A good reason for reading church history is that it gives one hope, helping one navigate the stormy waters of yesterday’s news with a calm hand on the tiller. And not only does it put present turmoil into perspective, but it helps one realize that things have often been bad, but despite all the death sentences pronounced on Christians and Christianity, the church has survived…

Tolle Lege“To be deep in history is to cease to be Protestant.” If Blessed John Henry Newman were to have a Twitter account he might well have used that as his signature tweet. Plunging into the writings of the apostolic fathers was certainly one of the factors that brought that most famous convert to the threshold of the Catholic Church, and the path he forged has been well trod by many others over the years, including myself.

However, no matter what your Christian, or non-Christian allegiance, reading history is beneficial and enjoyable. Why church history over any other history? Because church history, no matter how objective the historian aims to be, is history with a viewpoint. An overview of church history is written as pearls threaded on a string. There is a logical connection. The chronology develops. One can see a meta narrative—an overarching story line, and even the most skeptical critic will see a development even if he does not see a providential plan.

A good volume of church history not only relates the story of the Christian church, but it connects the theological and ecclesiastical struggles with the political and ideological struggles of every age. Just as the Christian Scriptures are set in a particular political, geographical, and cultural milieu, so church history develops within a constantly shifting cultural, political, and ideological climate. The conflicts that emerge are spiced up with the very human frailties of both the church and secular leaders. The temptations to prosperity, power, and pleasure haunt the palaces of princes as well as the palaces of the prelates. Those dark urges of the mind, the heart, and the groin add the drama to the eternal struggle.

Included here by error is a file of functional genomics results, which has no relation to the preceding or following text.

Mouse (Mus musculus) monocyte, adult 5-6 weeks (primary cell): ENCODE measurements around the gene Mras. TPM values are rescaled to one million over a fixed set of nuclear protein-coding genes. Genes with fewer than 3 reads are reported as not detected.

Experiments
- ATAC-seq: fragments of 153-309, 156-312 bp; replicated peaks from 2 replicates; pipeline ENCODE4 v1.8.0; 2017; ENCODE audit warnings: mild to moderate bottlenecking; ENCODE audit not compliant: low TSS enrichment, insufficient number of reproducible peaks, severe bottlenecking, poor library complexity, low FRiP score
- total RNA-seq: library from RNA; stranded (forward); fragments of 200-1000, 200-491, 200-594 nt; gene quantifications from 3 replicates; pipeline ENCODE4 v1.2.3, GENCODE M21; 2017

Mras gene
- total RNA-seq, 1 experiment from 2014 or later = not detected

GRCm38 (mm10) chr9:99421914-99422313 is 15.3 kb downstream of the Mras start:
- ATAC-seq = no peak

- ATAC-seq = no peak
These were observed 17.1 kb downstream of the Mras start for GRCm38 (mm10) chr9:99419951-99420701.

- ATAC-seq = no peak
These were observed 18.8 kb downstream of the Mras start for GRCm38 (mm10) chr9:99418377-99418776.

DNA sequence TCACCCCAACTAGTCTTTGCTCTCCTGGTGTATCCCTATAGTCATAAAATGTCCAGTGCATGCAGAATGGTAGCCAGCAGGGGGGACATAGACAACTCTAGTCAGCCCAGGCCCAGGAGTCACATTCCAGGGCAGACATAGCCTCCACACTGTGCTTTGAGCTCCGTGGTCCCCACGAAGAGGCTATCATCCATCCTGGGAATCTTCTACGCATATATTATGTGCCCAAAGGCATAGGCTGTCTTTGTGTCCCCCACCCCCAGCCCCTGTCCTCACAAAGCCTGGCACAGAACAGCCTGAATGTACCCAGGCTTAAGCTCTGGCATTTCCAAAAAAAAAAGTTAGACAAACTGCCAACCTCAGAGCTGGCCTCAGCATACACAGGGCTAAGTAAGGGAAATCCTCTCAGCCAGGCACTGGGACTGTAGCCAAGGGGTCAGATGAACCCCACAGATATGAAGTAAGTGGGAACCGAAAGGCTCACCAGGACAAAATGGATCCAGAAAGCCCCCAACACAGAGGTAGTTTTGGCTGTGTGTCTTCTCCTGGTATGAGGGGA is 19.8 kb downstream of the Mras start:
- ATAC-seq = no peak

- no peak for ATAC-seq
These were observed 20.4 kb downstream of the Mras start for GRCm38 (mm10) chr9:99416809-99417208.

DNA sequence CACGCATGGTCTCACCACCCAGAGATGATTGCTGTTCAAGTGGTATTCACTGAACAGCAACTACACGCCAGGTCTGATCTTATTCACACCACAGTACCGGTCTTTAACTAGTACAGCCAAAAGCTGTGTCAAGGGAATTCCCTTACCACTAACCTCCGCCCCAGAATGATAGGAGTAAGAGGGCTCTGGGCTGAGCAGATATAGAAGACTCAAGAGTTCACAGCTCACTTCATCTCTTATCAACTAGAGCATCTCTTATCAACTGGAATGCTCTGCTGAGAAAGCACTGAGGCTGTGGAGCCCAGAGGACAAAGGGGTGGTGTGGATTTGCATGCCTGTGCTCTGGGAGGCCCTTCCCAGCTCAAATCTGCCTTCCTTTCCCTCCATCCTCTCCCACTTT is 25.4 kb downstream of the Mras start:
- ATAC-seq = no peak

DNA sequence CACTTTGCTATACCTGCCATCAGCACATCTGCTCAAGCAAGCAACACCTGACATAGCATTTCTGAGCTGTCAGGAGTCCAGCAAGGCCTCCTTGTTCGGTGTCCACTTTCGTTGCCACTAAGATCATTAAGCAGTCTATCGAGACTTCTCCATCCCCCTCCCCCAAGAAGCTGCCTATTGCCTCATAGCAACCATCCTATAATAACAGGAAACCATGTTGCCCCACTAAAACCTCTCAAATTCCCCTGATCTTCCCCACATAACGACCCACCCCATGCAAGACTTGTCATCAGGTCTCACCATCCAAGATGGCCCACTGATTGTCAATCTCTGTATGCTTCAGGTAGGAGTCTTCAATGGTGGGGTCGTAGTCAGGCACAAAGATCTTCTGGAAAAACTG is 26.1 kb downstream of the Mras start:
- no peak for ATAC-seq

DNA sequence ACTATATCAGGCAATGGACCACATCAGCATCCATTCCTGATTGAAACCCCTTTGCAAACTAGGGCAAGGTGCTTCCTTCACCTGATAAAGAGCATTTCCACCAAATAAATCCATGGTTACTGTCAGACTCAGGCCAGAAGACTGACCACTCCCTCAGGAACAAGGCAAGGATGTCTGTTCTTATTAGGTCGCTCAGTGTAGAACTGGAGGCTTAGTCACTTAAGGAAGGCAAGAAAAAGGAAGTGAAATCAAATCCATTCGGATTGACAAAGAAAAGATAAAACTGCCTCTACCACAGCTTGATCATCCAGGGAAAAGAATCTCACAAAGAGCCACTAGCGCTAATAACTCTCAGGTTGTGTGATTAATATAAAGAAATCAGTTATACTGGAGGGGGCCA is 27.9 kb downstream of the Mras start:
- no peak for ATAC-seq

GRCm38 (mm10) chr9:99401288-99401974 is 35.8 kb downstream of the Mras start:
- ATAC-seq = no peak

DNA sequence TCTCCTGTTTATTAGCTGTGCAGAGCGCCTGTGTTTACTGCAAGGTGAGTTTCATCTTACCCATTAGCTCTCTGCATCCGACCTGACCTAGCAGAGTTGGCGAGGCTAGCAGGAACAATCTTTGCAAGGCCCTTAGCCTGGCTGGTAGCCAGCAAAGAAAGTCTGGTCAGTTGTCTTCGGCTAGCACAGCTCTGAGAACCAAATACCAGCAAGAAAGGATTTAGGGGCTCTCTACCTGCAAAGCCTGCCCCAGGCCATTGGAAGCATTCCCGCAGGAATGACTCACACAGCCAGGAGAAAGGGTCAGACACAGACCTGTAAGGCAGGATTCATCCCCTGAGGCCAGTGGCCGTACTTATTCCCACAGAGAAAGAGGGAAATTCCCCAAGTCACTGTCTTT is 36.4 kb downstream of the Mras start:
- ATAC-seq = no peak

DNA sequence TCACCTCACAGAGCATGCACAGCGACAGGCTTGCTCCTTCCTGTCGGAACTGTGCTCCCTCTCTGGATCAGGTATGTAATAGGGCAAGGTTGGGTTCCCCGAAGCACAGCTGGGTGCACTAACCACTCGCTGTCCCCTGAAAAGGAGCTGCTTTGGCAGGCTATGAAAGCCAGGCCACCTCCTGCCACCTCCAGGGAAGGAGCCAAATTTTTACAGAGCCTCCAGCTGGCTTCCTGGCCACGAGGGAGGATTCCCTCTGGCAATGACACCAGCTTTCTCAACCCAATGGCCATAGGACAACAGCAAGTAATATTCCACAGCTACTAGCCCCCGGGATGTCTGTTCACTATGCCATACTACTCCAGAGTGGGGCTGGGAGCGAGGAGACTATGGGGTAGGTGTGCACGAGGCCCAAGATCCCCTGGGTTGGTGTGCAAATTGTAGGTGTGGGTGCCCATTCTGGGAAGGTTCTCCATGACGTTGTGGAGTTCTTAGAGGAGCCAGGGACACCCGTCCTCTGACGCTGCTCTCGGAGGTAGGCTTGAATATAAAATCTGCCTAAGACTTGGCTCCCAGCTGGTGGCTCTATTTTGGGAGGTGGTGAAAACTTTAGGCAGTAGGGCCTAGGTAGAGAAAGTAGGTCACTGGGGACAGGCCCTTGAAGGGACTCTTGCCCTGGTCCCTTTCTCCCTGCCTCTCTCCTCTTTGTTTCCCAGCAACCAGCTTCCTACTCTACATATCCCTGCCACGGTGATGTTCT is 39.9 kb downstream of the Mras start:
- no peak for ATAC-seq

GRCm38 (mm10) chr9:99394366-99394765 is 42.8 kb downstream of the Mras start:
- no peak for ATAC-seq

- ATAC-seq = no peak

A good review of church history helps ground one’s contemplation of the current conflicts in society and church. It helps one navigate the stormy waters of yesterday’s news with a calm hand on the tiller. Is the Vatican soiled with financial skulduggery and sordid sexuality? Check out the ninth century. Are church leaders dancing with political power brokers? It has ever been so. Are church leaders narcissistic, insecure, petty, incompetent, and criminal? Alas, this is nothing new. Are the people angry, frustrated, and on the verge of rebellion and schism? Are they ready to form holier-than-thou sects? This is as old as the Hebrews rebelling against Moses in the wilderness.

A good read of church history not only leads one through the politics and power plays down the ages, it also leads one through the theological disputes, helps one understand the major heresies and why they developed, and thereby serves to instruct one in the faith. Best of all, a good church history text will chronicle the mileposts of the Holy Spirit—the plot points where some great saint or religious movement surged through the church to change the course of human history for the better.